WASHINGTON – The Supreme Court announced Monday it will hear arguments over Arizona's immigration law after a lower court upheld a Justice Department challenge to void the law, arguing the state can't legislate rules that the federal government is responsible for enforcing.
Similar laws in Alabama, South Carolina and Utah also are facing administration lawsuits. Private groups are suing over immigration measures adopted in Georgia and Indiana.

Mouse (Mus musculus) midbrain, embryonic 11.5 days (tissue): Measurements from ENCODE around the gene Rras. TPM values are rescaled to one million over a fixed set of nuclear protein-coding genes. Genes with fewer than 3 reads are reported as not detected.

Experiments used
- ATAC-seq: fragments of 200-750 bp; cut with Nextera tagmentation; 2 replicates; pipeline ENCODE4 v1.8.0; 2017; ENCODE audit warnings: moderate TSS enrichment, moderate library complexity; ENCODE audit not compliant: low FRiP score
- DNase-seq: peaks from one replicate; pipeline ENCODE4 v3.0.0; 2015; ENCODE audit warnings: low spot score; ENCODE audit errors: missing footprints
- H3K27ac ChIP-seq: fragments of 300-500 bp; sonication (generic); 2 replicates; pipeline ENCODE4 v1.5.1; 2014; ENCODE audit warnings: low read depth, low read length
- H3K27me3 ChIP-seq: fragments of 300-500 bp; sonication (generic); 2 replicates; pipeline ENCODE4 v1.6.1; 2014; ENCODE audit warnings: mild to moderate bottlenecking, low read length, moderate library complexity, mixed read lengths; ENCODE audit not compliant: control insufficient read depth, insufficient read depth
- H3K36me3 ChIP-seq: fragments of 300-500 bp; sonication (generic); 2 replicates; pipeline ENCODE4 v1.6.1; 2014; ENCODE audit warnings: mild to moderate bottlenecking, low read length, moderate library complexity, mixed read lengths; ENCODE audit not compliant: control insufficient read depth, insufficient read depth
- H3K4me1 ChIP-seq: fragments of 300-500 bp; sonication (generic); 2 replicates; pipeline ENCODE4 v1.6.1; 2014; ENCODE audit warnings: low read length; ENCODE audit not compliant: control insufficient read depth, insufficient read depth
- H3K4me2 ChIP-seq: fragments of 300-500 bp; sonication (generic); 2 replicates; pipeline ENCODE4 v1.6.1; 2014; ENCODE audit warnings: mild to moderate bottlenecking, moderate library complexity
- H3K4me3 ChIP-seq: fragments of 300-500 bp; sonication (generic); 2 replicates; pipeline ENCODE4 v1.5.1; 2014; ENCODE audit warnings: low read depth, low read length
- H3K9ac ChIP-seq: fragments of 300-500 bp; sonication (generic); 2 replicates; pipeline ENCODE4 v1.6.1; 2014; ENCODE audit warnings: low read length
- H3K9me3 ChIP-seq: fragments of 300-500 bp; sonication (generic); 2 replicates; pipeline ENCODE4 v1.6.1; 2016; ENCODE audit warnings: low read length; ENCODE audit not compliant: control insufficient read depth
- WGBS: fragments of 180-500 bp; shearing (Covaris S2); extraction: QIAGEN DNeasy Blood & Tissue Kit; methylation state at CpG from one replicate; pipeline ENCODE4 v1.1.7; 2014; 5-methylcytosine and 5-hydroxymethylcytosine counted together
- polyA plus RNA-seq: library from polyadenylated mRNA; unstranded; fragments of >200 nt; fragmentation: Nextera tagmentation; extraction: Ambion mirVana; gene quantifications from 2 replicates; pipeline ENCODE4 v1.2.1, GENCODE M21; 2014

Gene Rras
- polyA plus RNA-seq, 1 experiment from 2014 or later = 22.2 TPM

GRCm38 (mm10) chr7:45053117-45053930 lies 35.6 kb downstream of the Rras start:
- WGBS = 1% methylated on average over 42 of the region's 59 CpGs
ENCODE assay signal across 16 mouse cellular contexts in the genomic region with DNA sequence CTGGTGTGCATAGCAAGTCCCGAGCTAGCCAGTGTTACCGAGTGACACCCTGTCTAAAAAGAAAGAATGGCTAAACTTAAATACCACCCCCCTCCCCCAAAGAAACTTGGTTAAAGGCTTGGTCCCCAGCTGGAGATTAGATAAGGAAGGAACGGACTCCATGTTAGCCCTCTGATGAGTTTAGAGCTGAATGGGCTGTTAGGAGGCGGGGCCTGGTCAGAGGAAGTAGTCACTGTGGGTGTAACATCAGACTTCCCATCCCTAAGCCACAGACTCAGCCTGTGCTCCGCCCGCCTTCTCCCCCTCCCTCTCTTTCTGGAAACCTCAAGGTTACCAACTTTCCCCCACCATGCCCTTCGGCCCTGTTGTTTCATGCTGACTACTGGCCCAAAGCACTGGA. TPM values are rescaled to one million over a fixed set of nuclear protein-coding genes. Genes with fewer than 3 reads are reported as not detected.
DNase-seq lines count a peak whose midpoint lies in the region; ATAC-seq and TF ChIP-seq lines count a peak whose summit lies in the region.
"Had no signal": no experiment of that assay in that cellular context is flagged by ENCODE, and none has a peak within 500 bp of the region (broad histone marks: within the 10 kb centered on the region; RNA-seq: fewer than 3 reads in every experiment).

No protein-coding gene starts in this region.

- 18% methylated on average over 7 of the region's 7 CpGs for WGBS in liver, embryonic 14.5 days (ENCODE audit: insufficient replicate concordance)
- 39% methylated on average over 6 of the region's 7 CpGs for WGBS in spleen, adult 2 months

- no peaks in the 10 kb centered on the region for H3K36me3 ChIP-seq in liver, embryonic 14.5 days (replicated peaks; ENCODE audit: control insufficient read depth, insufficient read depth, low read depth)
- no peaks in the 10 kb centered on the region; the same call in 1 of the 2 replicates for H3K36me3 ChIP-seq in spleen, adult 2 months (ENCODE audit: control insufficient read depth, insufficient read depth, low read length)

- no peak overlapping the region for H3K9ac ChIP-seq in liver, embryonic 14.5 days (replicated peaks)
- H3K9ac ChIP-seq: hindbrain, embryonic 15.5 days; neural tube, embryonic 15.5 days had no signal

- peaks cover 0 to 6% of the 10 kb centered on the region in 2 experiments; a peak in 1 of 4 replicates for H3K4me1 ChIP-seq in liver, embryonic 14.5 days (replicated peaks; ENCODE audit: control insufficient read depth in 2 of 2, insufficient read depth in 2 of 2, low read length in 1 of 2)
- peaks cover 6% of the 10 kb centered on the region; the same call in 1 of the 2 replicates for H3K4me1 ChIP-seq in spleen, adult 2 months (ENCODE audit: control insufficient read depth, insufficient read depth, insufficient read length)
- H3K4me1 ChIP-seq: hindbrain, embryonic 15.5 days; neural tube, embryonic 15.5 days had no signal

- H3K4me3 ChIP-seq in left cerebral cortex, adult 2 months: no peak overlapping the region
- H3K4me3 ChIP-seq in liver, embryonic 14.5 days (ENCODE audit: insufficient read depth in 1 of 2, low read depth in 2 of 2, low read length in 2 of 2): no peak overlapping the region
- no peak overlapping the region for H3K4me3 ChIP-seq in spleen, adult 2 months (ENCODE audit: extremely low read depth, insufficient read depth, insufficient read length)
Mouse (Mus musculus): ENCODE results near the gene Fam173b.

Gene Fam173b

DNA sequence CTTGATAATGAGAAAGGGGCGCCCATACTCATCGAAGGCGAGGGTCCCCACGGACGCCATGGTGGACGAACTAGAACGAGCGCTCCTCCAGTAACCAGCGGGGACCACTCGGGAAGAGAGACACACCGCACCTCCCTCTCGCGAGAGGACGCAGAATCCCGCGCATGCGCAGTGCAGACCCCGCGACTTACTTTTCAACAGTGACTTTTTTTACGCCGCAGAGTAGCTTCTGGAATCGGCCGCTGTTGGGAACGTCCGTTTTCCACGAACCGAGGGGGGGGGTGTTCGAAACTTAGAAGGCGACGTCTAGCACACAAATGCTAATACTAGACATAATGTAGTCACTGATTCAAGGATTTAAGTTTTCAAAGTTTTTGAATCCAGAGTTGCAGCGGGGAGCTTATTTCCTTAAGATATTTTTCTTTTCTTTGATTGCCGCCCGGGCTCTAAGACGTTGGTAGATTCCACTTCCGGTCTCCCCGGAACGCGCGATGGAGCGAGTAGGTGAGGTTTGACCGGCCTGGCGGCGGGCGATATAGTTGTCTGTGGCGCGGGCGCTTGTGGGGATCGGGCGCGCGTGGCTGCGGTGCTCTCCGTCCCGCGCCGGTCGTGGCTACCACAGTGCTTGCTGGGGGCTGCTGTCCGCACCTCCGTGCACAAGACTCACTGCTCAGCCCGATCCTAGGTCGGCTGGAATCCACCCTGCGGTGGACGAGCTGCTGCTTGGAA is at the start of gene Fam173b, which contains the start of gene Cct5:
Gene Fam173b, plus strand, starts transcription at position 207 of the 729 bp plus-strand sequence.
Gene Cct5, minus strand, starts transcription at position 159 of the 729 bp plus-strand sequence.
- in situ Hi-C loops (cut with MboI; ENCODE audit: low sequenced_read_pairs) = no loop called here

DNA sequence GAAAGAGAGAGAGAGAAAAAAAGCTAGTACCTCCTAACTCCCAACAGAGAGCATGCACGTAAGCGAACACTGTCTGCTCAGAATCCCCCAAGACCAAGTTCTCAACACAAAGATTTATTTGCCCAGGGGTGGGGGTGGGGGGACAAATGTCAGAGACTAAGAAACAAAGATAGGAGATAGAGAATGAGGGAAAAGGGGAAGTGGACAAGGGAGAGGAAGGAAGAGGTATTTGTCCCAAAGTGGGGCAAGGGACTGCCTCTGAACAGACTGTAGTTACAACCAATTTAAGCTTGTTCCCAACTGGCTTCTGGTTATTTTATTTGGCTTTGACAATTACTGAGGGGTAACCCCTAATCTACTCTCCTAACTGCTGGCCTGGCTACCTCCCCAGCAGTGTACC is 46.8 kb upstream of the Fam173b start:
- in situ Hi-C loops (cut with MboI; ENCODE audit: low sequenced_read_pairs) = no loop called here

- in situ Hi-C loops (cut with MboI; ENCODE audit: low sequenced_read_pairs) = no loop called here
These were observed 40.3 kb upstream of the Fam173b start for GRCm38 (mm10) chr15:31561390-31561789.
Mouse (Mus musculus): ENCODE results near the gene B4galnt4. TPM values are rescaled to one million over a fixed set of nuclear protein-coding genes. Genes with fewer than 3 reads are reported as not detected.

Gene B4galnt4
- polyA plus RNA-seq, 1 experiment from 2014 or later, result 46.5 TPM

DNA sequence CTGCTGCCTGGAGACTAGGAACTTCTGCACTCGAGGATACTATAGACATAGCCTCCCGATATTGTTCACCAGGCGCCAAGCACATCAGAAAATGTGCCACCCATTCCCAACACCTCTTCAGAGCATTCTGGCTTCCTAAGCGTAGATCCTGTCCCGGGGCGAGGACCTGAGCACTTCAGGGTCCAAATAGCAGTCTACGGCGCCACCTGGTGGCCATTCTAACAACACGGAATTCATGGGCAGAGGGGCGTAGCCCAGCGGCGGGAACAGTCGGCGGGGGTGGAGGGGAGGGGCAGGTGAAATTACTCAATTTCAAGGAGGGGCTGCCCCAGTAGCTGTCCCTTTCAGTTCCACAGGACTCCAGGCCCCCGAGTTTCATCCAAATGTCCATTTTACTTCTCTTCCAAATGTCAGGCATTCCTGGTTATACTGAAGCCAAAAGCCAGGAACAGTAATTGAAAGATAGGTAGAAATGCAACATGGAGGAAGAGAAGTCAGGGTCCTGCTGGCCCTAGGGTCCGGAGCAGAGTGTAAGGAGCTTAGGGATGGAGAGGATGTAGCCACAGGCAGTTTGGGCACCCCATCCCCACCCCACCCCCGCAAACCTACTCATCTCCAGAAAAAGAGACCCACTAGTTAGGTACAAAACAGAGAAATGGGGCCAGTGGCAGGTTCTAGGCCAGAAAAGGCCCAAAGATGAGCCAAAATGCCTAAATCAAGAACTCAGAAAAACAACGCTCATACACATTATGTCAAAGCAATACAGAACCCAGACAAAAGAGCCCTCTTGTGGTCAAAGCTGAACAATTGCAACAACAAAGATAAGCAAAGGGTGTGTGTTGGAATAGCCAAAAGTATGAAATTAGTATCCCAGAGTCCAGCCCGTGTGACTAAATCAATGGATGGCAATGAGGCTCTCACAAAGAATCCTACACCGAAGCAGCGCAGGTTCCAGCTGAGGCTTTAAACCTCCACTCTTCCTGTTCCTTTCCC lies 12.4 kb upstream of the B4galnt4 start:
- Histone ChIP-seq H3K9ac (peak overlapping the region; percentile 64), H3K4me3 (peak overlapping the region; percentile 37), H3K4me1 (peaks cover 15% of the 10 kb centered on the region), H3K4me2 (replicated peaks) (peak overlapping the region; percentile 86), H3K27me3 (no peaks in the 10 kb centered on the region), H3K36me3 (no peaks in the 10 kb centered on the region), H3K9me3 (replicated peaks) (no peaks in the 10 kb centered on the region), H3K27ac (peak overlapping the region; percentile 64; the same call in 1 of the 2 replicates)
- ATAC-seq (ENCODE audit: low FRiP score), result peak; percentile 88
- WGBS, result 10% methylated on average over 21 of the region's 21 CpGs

The case could be heard in April.
The justices -- minus Justice Elena Kagan, who did not participate in consideration of the petition -- said they will review a federal appeals court ruling that blocked several provisions in the Arizona law, including one that requires police, while enforcing other laws, to question a person's immigration status if officers suspect he is in the country illegally.
Like the health care debate, the case adds another politically charged dispute between a Republican-dominated state and the Democratic administration to the court's election-year lineup. On Friday, the justices also intervened in a partisan fight over redistricting in Texas. That case will be heard in January.